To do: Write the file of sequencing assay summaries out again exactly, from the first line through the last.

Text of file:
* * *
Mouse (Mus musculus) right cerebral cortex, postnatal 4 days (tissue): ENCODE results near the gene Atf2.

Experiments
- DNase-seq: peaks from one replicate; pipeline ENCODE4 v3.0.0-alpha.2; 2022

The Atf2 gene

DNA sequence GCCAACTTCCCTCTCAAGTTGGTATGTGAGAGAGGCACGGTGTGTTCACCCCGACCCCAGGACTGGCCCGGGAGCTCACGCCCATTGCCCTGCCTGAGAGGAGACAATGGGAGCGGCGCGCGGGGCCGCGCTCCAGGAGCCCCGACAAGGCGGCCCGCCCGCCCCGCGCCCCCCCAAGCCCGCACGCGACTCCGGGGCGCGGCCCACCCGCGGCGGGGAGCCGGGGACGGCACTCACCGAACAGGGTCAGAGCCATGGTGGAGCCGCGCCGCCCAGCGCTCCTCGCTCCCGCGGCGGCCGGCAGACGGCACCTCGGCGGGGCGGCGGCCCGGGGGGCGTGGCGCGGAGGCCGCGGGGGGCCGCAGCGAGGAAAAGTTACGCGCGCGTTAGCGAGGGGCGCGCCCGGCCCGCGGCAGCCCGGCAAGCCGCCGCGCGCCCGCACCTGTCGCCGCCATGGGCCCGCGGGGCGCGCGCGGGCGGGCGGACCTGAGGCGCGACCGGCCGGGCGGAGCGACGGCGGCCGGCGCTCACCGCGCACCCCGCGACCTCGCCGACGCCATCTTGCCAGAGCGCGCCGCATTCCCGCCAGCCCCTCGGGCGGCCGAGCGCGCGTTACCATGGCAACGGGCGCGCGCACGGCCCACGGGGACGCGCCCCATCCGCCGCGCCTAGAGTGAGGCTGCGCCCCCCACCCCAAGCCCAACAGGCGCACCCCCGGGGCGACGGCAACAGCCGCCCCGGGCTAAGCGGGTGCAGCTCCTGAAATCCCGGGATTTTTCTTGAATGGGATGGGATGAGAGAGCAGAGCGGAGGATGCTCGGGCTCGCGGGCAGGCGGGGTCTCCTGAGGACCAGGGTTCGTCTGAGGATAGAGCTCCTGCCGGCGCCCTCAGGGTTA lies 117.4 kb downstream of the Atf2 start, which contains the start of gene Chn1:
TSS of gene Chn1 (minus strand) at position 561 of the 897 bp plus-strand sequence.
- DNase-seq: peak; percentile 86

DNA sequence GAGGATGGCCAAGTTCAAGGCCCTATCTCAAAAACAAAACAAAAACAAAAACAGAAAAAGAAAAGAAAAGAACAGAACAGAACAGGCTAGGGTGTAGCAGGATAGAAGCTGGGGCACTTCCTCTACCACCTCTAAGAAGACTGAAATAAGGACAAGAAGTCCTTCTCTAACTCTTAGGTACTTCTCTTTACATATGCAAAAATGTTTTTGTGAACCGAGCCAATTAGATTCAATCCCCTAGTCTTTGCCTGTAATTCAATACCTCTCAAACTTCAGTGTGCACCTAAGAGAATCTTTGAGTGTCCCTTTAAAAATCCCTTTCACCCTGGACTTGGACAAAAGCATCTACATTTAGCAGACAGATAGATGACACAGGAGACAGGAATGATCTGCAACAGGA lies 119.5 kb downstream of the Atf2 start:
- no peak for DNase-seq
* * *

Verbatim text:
Mouse (Mus musculus) right cerebral cortex, postnatal 4 days (tissue): ENCODE results near the gene Atf2.

Experiments
- DNase-seq: peaks from one replicate; pipeline ENCODE4 v3.0.0-alpha.2; 2022

The Atf2 gene

DNA sequence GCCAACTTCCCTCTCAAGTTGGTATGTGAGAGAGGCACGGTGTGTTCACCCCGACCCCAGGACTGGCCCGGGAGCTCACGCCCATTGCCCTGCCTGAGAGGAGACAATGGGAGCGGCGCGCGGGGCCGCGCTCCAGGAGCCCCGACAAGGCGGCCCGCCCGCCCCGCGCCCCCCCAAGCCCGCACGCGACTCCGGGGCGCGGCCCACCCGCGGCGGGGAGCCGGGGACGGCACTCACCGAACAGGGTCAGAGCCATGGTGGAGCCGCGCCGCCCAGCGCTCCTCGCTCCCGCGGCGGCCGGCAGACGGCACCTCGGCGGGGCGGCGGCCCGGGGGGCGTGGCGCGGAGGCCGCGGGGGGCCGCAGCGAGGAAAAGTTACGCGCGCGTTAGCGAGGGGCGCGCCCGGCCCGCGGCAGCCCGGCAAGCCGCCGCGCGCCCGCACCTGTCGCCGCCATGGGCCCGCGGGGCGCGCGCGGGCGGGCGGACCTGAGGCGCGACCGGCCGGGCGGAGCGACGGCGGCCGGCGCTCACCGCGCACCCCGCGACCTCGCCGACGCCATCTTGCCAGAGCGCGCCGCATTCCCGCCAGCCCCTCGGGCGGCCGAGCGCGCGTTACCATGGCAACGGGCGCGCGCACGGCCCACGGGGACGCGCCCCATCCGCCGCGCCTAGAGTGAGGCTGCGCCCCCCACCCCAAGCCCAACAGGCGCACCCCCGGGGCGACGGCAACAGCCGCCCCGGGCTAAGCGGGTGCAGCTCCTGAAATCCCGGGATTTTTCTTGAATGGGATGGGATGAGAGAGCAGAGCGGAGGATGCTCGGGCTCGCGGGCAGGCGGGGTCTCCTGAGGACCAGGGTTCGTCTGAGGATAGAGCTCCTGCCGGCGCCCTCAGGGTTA lies 117.4 kb downstream of the Atf2 start, which contains the start of gene Chn1:
TSS of gene Chn1 (minus strand) at position 561 of the 897 bp plus-strand sequence.
- DNase-seq: peak; percentile 86

DNA sequence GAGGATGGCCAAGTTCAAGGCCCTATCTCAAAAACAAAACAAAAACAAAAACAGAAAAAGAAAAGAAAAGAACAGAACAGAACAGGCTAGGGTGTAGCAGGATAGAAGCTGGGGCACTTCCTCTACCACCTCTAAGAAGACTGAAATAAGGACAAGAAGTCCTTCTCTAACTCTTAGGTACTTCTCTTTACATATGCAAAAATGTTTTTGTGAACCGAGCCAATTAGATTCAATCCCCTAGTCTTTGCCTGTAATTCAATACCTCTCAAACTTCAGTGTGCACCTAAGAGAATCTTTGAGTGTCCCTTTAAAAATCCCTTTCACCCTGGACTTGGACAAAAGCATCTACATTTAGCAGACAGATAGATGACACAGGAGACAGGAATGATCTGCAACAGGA lies 119.5 kb downstream of the Atf2 start:
- no peak for DNase-seq